Great Northern Mall

Posted on May 27, 2021

Great Northern Mall 1987 5 21 21

HISTORY MYSTERY: Great Northern Mall 

In 1975, things began to happen in the northern part of Onondaga County, in the Town of Clay.  Family farmers were selling their land.  In 1976, Walter Farnholtz sold 2.5 acres, Lillian Gaylord sold 5.2 acres, and Lois and Helen Bettinger sold 1 acre to Wilmorite.  June Hullin sold 5.6 acres in 1977 and another 20.2 in 1985 to Wilmorite.  James Wilmot founded Wilmorite in 1950 having launched Page Airways in 1938.  Wilmot had beaten Eagan by a matter of minutes with an option to buy the Higgs home for $90,000.  The land was bought all around it from the Higgs relatives in December 1984, nearly 60 acres.  Robert and Diana Higg’s option ran out.  The Higgs property was to be the center of the mall.  (Number 4 on the map).  Charles Delong. Sr. sold 31 acres of the family farm on Ver Plank Road giving the mall a back door. This was to be the largest building project in Clay’s history.  Many others sold their property as shown by the numbers in black on the map.


Clay’s population had tripled between 1960 and 1980.  Town Supervisor at that time, Pat DiDomenico, stated that:  “The building of this mall will help give Clay a sense of identity.  It needs one.  Most residents say they live in Liverpool…in neighboring Salina, where most Clay mail is processed.”  Market studies showed at least 30 per cent of the new mall’s customers would come from Oswego County.  Cities of Oswego at 19,000 residents and Fulton at 13,000 residents had the local merchants worried.  Another problem arose.  In May, 1986 building projects were stalled when a moratorium on new construction was called because the sewage plant at Wetzel Road was overloaded.  Ultimately that plant and the pump station at Gaskin Road were upgraded.  As for added traffic, a $900,000 off ramp was being built at Caughdenoy Road and Maple Road which would ultimately allow commuters to exit the highway without being dumped into the mall traffic at Route 31.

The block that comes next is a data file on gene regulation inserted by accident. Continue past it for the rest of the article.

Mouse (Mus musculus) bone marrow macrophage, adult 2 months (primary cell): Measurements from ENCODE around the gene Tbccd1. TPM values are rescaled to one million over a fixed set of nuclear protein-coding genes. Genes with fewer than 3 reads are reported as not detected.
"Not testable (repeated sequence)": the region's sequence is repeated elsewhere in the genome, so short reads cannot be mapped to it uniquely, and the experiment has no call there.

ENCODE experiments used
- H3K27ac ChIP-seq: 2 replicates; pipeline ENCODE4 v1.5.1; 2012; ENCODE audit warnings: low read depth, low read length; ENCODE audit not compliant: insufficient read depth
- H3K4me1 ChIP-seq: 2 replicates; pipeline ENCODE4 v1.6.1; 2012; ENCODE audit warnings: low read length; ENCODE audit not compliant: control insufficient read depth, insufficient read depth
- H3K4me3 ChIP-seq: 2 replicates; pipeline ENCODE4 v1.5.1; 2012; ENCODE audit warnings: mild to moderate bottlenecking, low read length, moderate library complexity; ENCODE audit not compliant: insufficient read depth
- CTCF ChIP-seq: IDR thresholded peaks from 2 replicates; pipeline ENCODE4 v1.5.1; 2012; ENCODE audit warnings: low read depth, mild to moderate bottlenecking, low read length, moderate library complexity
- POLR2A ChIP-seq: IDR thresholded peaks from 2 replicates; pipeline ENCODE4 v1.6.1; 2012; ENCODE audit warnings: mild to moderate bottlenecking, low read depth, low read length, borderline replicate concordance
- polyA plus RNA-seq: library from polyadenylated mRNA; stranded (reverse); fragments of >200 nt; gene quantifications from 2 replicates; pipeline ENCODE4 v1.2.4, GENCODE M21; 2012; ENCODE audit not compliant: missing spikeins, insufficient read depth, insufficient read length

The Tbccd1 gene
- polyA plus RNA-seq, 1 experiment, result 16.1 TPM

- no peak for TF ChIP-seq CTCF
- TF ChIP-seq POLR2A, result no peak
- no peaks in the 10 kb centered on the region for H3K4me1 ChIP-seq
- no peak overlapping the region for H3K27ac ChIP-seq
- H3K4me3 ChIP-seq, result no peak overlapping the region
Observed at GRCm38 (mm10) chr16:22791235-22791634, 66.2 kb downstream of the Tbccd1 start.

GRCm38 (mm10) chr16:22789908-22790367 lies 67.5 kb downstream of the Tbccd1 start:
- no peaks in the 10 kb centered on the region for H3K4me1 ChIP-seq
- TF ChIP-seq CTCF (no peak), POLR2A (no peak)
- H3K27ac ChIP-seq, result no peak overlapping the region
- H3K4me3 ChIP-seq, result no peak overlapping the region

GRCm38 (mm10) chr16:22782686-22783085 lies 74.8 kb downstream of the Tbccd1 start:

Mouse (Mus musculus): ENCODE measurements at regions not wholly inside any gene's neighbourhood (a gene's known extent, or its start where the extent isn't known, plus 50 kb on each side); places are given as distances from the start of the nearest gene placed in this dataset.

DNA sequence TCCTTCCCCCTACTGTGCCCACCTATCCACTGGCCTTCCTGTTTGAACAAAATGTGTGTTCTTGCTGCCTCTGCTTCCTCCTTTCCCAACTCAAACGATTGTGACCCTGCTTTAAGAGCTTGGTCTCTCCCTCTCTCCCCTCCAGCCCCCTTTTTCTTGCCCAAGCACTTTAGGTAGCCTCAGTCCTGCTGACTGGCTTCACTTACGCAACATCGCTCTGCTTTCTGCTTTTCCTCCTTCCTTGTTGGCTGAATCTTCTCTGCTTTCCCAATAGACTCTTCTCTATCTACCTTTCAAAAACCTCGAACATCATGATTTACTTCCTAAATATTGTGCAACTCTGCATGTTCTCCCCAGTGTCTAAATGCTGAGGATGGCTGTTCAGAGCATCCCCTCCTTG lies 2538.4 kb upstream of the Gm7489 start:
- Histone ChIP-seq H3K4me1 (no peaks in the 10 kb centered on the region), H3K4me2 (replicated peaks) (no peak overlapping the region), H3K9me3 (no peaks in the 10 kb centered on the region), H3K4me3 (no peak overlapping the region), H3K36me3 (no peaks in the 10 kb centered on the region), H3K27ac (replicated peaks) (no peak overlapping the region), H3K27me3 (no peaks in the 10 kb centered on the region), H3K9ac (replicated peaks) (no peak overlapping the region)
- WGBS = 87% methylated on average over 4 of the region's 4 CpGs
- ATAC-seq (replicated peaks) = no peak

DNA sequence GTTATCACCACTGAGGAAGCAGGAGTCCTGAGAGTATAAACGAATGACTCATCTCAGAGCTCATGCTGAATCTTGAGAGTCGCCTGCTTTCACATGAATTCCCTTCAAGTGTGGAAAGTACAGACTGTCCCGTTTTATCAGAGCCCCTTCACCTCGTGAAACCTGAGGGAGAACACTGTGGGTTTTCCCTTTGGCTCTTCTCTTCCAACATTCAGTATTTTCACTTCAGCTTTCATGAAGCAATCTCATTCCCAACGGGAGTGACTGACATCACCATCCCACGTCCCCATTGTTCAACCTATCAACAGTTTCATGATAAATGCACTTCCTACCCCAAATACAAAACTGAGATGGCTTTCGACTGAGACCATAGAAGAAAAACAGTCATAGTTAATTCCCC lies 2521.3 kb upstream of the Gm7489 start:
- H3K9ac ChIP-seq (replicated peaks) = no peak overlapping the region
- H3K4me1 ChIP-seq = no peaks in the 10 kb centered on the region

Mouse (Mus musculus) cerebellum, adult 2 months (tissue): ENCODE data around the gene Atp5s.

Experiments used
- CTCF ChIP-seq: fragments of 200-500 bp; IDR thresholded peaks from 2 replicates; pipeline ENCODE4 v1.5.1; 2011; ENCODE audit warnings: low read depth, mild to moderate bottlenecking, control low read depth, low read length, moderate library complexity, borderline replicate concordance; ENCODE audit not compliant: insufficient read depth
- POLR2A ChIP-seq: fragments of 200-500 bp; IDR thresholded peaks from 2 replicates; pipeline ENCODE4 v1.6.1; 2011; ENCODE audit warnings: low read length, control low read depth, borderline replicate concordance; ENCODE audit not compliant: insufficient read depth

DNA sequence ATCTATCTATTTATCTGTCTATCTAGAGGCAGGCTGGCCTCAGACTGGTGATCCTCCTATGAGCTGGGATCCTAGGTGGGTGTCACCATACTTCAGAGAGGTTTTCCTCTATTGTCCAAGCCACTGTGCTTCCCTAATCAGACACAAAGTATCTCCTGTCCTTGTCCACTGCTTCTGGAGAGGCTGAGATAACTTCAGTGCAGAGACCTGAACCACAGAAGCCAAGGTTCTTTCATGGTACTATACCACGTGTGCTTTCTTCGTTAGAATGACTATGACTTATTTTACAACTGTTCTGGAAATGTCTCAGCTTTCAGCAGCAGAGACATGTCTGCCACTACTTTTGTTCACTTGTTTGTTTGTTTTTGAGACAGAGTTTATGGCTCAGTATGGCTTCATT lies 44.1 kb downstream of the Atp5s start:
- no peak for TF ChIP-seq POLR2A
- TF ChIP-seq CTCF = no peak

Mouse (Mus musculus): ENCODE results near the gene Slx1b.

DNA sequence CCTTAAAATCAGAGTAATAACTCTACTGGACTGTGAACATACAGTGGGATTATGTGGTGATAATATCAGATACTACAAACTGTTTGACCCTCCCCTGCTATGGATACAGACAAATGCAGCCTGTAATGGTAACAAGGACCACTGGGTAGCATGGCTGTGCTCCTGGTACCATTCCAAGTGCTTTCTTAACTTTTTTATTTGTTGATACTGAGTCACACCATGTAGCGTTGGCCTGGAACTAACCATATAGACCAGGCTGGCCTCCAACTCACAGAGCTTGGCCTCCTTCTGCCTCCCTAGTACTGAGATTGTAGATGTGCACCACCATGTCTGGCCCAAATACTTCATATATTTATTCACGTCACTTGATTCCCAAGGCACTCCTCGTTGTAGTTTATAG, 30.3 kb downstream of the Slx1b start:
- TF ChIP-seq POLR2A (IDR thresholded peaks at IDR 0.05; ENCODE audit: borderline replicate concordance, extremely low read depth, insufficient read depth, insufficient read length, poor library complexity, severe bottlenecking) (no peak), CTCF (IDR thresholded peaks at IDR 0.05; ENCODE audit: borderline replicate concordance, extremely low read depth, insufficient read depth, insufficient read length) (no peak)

Wilmorite spent $956,000 for 188 acres between 1975 and 1985 to put together the land for the mall. 

The July 12, 1987 map shows the two homes of the Hicks widows, who were holding out for better offers from Wilmorite or another developer.  Roberta’s husband was Diana’s husband’s uncle. Mr. Lee Belle, the company’s vice president in charge of Syracuse Operations spent much time negotiating with them.  In 1985, he had offered Diana Higgs $50,000, then $65,00 but she declined because she would have to save half for her children to all turn 21 according to her deceased husband’s will.  She listed the house with a DeWitt real estate agent.


In the October 29, 1987 Neighbors section of the Post Standard, five land owners in the mall area agreed to sell their properties together.  They worked with the Clay Planning Board to create a proposal to sell their properties as one large parcel.  Even though some of the five had received individual offers that were tempting, it would mean more access roads from Route 31 which did not agree with the town’s Corridor study.  Wilmorite didn’t plan to buy these properties even though they were considered prime locations near the mall.  Francis Fiorito owned the 150-year old Euclid Hotel on Route 31 and Morgan Road and the house immediately west.  West of that were the homes of the five; John Golley, Bill Ash,

David Gruel, Bill Kline, and Reena Krell.


They would miss their homes for many simple reasons.  John Golley says it is his forsythia bush.  Bill Ash says it means hiking back to Mud Creek to reel in a batch of fresh bullhead.  Reena Krell says it’s the ancient maples that leaked light through their branches and fanned a breeze on hot summer days.  Of historical interest is the legend that both Krell’s house and Golley’s house next door - believed to be built around 1814 -  were underground railroad sanctuaries for runaway slaves.  Reena said she discovered what appeared to be a hidden compartment when her daughter accidentally fell through a wall playing hide-and-seek years before.  Euclid was the type of place where you had a corner store and a corner bar and everybody knew everybody.  Two businesses near their home had no intention of leaving:  Fioritio said “the Euclid is here to stay.”  William’s Grocery, across the street, planned to stay open.  The five land owners agreed that wherever they went, they wanted what they had here in Clay, “a place with space to breathe.”


Dorothy Heller, Historian


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